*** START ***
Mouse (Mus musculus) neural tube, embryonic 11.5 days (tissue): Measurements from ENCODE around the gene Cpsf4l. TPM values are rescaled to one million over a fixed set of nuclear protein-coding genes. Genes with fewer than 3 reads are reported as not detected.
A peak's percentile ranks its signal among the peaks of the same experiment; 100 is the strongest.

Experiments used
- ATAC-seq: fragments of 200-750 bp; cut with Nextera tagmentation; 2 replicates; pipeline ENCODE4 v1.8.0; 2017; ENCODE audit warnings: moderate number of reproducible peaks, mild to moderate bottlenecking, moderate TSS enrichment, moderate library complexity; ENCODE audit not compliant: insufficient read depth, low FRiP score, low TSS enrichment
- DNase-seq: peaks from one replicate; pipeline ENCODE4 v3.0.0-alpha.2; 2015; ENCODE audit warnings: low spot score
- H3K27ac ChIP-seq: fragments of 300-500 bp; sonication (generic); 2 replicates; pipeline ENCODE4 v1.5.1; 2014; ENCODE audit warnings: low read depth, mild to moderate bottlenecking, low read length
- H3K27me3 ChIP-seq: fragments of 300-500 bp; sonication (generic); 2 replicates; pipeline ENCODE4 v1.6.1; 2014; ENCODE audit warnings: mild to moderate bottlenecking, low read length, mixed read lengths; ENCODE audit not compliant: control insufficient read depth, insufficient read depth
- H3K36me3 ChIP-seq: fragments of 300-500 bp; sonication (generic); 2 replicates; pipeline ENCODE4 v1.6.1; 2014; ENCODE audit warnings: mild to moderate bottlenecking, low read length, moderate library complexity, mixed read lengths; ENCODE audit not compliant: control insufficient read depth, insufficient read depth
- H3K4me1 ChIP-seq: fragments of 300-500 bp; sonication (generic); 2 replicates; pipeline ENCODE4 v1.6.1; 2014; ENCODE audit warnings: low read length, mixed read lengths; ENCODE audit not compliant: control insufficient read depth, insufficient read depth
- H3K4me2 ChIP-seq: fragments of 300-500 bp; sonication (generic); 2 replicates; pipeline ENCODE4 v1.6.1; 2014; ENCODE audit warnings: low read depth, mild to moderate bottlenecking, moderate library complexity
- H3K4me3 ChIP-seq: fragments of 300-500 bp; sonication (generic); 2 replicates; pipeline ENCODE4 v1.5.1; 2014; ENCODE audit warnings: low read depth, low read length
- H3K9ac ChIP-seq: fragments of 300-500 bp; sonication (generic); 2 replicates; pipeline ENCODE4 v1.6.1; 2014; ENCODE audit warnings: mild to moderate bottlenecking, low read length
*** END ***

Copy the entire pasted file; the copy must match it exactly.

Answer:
Mouse (Mus musculus) neural tube, embryonic 11.5 days (tissue): Measurements from ENCODE around the gene Cpsf4l. TPM values are rescaled to one million over a fixed set of nuclear protein-coding genes. Genes with fewer than 3 reads are reported as not detected.
A peak's percentile ranks its signal among the peaks of the same experiment; 100 is the strongest.

Experiments used
- ATAC-seq: fragments of 200-750 bp; cut with Nextera tagmentation; 2 replicates; pipeline ENCODE4 v1.8.0; 2017; ENCODE audit warnings: moderate number of reproducible peaks, mild to moderate bottlenecking, moderate TSS enrichment, moderate library complexity; ENCODE audit not compliant: insufficient read depth, low FRiP score, low TSS enrichment
- DNase-seq: peaks from one replicate; pipeline ENCODE4 v3.0.0-alpha.2; 2015; ENCODE audit warnings: low spot score
- H3K27ac ChIP-seq: fragments of 300-500 bp; sonication (generic); 2 replicates; pipeline ENCODE4 v1.5.1; 2014; ENCODE audit warnings: low read depth, mild to moderate bottlenecking, low read length
- H3K27me3 ChIP-seq: fragments of 300-500 bp; sonication (generic); 2 replicates; pipeline ENCODE4 v1.6.1; 2014; ENCODE audit warnings: mild to moderate bottlenecking, low read length, mixed read lengths; ENCODE audit not compliant: control insufficient read depth, insufficient read depth
- H3K36me3 ChIP-seq: fragments of 300-500 bp; sonication (generic); 2 replicates; pipeline ENCODE4 v1.6.1; 2014; ENCODE audit warnings: mild to moderate bottlenecking, low read length, moderate library complexity, mixed read lengths; ENCODE audit not compliant: control insufficient read depth, insufficient read depth
- H3K4me1 ChIP-seq: fragments of 300-500 bp; sonication (generic); 2 replicates; pipeline ENCODE4 v1.6.1; 2014; ENCODE audit warnings: low read length, mixed read lengths; ENCODE audit not compliant: control insufficient read depth, insufficient read depth
- H3K4me2 ChIP-seq: fragments of 300-500 bp; sonication (generic); 2 replicates; pipeline ENCODE4 v1.6.1; 2014; ENCODE audit warnings: low read depth, mild to moderate bottlenecking, moderate library complexity
- H3K4me3 ChIP-seq: fragments of 300-500 bp; sonication (generic); 2 replicates; pipeline ENCODE4 v1.5.1; 2014; ENCODE audit warnings: low read depth, low read length
- H3K9ac ChIP-seq: fragments of 300-500 bp; sonication (generic); 2 replicates; pipeline ENCODE4 v1.6.1; 2014; ENCODE audit warnings: mild to moderate bottlenecking, low read length